Presidential Elections, Impeachments, and Other Distractions
Much of this year will be spent handicapping the November election, both with regard to the race for the presidency and the control of Congress. We are quick to remind long-term investors that confusing your feelings about elections with how you think about your investments can lead to big mistakes. Here’s a handy little chart reflecting how markets have performed on average leading up to and after past Presidential elections since 1992:
In sum, markets tend to get a little choppy in election years as candidates battle for the nomination and then ultimately the presidency. But over the longer term, history reflects election cycles have little impact regardless of your political leanings. We will be watching the election circus closely and update you in our quarterly reviews.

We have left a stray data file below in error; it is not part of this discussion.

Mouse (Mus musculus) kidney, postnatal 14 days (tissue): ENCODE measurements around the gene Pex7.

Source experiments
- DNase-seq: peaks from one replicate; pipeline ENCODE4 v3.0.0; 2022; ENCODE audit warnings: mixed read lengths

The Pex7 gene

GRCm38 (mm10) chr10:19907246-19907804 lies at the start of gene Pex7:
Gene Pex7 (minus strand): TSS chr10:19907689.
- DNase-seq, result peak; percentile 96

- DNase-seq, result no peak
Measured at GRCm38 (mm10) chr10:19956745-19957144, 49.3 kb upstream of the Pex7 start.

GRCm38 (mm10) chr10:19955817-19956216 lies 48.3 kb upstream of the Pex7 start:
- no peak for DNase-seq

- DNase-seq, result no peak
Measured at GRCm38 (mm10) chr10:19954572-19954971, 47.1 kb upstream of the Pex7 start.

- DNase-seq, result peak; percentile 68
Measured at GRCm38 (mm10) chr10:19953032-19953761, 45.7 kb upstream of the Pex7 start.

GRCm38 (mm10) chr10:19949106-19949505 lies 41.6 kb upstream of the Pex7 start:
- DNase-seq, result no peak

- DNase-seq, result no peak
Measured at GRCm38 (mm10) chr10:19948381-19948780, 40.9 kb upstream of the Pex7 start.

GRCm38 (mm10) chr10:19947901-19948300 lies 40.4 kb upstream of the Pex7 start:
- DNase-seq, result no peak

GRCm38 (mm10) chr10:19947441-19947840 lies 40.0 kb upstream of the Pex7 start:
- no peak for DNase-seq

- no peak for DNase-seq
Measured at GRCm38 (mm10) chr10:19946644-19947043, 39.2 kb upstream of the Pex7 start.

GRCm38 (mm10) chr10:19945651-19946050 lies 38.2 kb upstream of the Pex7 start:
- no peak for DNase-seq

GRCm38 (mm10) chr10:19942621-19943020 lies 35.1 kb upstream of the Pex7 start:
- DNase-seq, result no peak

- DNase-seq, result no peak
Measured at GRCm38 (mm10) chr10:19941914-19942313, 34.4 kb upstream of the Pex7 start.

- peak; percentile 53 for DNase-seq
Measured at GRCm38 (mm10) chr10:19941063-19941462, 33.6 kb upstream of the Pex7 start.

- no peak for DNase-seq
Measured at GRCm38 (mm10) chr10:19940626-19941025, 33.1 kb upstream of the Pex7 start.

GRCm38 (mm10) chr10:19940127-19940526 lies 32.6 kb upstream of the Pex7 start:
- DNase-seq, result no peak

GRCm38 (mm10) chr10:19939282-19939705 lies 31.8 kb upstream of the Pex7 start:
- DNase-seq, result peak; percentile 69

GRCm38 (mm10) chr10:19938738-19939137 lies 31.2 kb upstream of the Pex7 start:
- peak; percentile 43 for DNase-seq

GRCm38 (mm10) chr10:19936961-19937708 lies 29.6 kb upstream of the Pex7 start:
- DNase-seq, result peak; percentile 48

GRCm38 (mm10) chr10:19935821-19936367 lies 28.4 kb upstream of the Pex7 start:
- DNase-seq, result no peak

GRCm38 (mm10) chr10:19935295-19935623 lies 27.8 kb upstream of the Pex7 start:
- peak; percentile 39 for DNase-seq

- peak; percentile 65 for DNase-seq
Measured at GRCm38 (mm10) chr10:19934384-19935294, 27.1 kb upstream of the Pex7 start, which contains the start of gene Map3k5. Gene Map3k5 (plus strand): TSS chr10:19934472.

International Economy: Some Improvements Likely as Trade Tensions Ease
With few exceptions, international economies have not fared as well as the US during the entire recovery. Challenging demographics, political instabilities, trade tensions, and uncertainty around Brexit are all contributors to their slower growth record. Leaders in Europe and other developed countries continue to keep interest rates artificially low and it seems to be working as the major developed economies continue to plod along. If the dollar stabilizes or weakens a bit in 2020, US-based investors would avoid the currency headwinds that have eaten into international returns in six of the last seven years, including 2019. We maintain a modest allocation in international markets and expect to continue to do so for diversification purposes.
US Markets Expectations: Stocks and Bonds
If you’re a new reader, be advised: We do not make market predictions. Never have and never will. But we do study the data for clues. Here’s a few talking points upon which you can reflect: